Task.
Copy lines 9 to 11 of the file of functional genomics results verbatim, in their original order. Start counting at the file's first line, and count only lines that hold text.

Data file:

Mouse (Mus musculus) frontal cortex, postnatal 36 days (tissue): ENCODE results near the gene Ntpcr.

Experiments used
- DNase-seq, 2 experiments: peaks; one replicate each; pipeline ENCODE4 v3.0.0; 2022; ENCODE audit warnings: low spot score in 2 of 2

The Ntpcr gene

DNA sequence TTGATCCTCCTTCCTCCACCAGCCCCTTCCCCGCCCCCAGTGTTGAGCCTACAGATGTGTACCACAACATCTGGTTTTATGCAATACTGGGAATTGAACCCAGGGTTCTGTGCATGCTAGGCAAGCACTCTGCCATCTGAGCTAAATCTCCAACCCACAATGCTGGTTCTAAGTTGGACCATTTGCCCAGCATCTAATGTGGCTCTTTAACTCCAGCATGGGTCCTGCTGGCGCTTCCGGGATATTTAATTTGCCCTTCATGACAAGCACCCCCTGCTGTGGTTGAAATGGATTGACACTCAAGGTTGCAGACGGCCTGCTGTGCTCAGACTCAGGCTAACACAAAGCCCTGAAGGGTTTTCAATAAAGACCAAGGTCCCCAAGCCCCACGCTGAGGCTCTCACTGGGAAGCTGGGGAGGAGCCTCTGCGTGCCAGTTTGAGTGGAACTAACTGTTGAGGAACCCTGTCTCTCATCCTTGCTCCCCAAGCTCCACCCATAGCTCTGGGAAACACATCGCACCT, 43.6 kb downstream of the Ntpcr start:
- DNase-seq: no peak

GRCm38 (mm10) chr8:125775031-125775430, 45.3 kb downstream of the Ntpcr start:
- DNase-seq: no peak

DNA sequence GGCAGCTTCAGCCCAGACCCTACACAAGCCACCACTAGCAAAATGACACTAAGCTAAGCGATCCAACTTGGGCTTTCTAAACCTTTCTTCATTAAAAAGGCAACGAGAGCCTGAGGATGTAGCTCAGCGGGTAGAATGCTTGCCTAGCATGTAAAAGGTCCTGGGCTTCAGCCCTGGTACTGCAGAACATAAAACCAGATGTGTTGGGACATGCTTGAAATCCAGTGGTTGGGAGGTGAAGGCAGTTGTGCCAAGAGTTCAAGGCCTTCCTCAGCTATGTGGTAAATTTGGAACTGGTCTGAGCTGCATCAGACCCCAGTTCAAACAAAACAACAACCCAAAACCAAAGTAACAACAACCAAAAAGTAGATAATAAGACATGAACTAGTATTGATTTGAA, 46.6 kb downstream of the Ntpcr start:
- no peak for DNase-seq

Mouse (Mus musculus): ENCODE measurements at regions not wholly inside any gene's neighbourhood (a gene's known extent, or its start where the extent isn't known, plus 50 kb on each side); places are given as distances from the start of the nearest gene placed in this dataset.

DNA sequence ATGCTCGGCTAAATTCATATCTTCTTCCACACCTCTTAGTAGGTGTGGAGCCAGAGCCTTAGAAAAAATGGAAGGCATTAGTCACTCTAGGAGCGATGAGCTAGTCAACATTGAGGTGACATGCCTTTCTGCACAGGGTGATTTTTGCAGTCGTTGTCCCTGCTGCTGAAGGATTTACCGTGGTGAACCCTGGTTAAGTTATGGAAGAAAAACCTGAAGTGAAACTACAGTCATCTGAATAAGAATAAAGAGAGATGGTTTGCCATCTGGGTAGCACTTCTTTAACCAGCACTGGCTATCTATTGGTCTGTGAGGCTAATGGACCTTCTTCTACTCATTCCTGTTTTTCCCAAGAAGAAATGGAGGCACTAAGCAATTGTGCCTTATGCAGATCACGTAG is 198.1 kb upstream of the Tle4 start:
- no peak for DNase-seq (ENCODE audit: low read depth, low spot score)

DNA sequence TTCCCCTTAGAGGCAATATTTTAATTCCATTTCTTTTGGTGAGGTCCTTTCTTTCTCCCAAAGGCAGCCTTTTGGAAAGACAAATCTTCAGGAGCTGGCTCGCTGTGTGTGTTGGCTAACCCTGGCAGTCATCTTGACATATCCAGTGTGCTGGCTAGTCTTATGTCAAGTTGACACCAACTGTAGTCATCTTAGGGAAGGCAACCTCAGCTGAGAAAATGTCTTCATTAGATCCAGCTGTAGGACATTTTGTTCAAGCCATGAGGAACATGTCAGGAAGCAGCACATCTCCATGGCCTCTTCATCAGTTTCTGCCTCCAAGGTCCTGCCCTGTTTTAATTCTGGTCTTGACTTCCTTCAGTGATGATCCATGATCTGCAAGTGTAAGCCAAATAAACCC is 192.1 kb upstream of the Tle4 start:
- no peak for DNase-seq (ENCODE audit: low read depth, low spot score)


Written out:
DNA sequence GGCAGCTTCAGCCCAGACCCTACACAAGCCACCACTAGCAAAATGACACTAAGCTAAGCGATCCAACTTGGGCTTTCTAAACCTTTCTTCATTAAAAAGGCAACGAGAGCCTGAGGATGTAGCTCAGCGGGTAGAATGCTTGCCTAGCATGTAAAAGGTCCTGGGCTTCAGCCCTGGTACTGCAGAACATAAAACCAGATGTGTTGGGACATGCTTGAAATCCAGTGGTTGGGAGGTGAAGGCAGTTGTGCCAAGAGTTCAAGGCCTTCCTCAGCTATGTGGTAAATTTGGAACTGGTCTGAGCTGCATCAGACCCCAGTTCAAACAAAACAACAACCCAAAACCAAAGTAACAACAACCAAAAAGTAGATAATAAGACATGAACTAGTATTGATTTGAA, 46.6 kb downstream of the Ntpcr start:
- no peak for DNase-seq

Mouse (Mus musculus): ENCODE measurements at regions not wholly inside any gene's neighbourhood (a gene's known extent, or its start where the extent isn't known, plus 50 kb on each side); places are given as distances from the start of the nearest gene placed in this dataset.